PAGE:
"The main concerns are really the scale and intensification of what they say they're going to do," she said. "It just begs the question — does an area that's as pristine, as stunning serene and majestic as this need something that's as big as a new town with its own commercial centre, at the expense of people who live there?

"You'd imagine this could fit around a major city, but not around a small rural village on the east coast."

The developers said it will be good for the economy, in that it will encourage tourism and create full-time jobs, but Anne said locals are "not convinced" it will raise employment figures significantly.

It didn't help that China broke the news of the development three days before Tasmanians heard about it, holding a signing ceremony in Beijing that celebrated a partnership between Beijing Lidaohengtong Culture and Art Company and Cambria Green to create three art museums on the property.

"The signing ceremony created fear because it happened three days before where they initiated the application. It felt like Cambria Green had gone into this sign-in agreement with the Beijing Culture and Art Company and left us in the dark.

"There was no consultation before the area plan was submitted. They haven't been clear in exactly what they want, and there's this whole element of the unknown that creates a feeling of mistrust."

She also said locals hold environmental concerns about how developments — if they go ahead — could affect Tasmania's unique flora and fauna.

The property will over look Tasmania's Freycinet National Park. Photo / Getty Images
The property will over look Tasmania's Freycinet National Park. Photo / Getty Images

Foreign investment gone too far?

The Tasmanian Greens have slammed the proposal, saying the development is symbolic of growing concerns over foreign ownership and influence in Tasmania.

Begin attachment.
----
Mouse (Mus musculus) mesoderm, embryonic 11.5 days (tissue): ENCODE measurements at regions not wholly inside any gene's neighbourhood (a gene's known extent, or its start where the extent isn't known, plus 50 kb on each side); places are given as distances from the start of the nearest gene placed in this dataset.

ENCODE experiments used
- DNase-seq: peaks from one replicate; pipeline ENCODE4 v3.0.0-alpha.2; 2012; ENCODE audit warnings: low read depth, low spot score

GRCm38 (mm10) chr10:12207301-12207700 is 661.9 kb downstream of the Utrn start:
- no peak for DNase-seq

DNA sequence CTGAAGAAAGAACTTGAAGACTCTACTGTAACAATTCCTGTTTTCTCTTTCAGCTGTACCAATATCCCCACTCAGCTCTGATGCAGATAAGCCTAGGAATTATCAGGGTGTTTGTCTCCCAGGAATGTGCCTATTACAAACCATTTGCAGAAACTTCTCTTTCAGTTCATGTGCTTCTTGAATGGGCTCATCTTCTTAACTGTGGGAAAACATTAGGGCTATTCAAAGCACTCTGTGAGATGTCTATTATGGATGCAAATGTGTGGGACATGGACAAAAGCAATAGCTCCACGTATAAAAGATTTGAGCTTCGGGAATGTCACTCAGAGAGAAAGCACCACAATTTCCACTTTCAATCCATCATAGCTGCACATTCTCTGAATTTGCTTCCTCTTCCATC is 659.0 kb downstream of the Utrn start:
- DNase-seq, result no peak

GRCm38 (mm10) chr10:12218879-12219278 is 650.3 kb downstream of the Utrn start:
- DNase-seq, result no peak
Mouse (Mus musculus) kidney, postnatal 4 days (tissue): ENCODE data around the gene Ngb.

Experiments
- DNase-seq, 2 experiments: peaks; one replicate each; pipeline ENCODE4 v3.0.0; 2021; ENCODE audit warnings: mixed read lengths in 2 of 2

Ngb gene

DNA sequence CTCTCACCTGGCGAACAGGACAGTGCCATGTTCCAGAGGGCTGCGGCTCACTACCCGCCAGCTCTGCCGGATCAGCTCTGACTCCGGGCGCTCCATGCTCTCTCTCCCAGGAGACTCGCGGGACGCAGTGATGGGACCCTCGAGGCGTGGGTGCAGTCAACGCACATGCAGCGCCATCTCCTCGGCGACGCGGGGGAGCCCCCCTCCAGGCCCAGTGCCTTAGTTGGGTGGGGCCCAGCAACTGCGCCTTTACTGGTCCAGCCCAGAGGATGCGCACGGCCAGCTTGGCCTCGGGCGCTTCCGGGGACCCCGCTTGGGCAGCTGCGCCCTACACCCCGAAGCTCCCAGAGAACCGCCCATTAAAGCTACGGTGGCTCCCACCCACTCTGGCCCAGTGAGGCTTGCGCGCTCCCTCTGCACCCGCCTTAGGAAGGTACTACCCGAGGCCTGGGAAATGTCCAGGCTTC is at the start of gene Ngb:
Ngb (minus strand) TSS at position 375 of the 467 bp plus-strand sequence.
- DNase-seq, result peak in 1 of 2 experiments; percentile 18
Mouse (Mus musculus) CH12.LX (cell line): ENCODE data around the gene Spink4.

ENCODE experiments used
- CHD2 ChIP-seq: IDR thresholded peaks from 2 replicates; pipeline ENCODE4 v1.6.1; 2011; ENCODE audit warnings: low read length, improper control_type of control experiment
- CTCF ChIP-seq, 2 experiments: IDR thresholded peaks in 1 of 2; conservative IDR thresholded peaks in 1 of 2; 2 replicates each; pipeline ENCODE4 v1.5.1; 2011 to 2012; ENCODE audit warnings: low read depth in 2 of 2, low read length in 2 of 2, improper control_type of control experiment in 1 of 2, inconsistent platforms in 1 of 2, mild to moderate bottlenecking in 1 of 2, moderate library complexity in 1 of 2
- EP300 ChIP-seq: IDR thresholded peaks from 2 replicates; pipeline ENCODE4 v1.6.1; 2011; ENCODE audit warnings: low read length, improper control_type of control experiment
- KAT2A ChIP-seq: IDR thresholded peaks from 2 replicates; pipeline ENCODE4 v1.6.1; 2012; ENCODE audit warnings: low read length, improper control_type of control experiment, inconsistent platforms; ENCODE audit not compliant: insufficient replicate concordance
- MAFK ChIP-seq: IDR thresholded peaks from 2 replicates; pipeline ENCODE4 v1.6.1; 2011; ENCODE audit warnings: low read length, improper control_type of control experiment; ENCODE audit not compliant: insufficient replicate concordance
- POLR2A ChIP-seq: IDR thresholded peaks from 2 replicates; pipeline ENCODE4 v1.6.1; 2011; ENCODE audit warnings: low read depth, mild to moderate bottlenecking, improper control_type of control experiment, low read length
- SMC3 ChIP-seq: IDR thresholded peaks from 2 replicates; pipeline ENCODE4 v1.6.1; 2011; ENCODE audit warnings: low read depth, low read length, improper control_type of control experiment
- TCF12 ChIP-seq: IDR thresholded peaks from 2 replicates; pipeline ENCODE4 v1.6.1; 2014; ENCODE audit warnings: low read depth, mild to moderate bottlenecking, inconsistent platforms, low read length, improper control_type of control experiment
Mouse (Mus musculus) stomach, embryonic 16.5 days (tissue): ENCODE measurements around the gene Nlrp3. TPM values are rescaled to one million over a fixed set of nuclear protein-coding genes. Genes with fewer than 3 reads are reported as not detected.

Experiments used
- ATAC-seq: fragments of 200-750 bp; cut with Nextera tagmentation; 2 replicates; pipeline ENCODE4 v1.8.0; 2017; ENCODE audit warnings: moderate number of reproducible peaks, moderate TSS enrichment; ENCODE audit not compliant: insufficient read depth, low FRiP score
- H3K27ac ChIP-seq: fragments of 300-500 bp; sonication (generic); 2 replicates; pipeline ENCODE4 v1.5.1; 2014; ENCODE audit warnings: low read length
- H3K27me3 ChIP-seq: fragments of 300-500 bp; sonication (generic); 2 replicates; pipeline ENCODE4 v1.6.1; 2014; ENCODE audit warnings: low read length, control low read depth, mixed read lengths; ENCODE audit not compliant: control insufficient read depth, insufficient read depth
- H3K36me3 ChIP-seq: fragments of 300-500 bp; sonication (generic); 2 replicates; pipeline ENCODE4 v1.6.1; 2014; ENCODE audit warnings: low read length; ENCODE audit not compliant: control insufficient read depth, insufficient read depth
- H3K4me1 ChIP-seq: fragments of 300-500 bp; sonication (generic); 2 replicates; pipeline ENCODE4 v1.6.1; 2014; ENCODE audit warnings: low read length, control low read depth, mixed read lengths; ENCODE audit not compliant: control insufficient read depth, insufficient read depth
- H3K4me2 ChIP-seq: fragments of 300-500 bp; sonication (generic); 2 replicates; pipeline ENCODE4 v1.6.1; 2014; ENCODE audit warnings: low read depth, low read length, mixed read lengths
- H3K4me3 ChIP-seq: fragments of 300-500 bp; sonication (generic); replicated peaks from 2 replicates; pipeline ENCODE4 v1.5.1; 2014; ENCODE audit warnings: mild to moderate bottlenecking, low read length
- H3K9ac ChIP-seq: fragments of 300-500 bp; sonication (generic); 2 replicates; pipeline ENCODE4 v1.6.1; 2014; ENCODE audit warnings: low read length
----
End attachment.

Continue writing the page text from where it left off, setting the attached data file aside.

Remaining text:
"There has been an unprecedented surge in money coming in from businesses that are closely linked to the Chinese communist government, there is no way around that," said Tasmanian Greens Leader Cassy O'Connor.

Ms O'Connor stressed it was not about race or ethnicity, saying it's rather about politics and the strategic objectives of the "oppressive and authoritarian" Chinese government.

"We will not be the useful idiots for the Chinese Communist Party. We will come into this place and defend Tasmania's sovereignty, our food security, our way of life and our cultural identity every single day of the week."

Mr Hu, the Melbourne developer, rejected the idea that influence operations were relevant.

"If my operation influence something, would I call it Chinese influence or not? Because I'm Australian, I've been here 30 years, alright? I definitely share Australian values. I am one of the Australians," he told the ABC. "But I don't know, people might think, 'You are not that type of Australian'. I don't know."

Political tensions between Canberra and Beijing remain high. Over the past year, the Chinese government has been under ongoing scrutiny over its alleged interference in Australian politics. Likewise, Canberra has indicated it may be prepared to go to war with China if tensions were to escalate in the South China Sea.

Both these issues have sparked threats from the Chinese government. Just last month, the state-run Global Times issued a lengthy editorial threatening trade reductions to harm our economy, to "make Australia pay for its arrogant attitudes it has revealed toward China over the past two years".

But for locals, this is not as significant. Anne says Tasmanians are mainly concerned with how much their pristine surroundings may potentially change.

"If this goes through, it sets a scary precedent for Tasmania," she said. "Tasmania's beauty is based on its national parks, its heritage, its gorgeous environment.

"For a development of this nature to take place in this prime spot on Tasmania's east coast … that sets a precedent for the rest of the state for sure."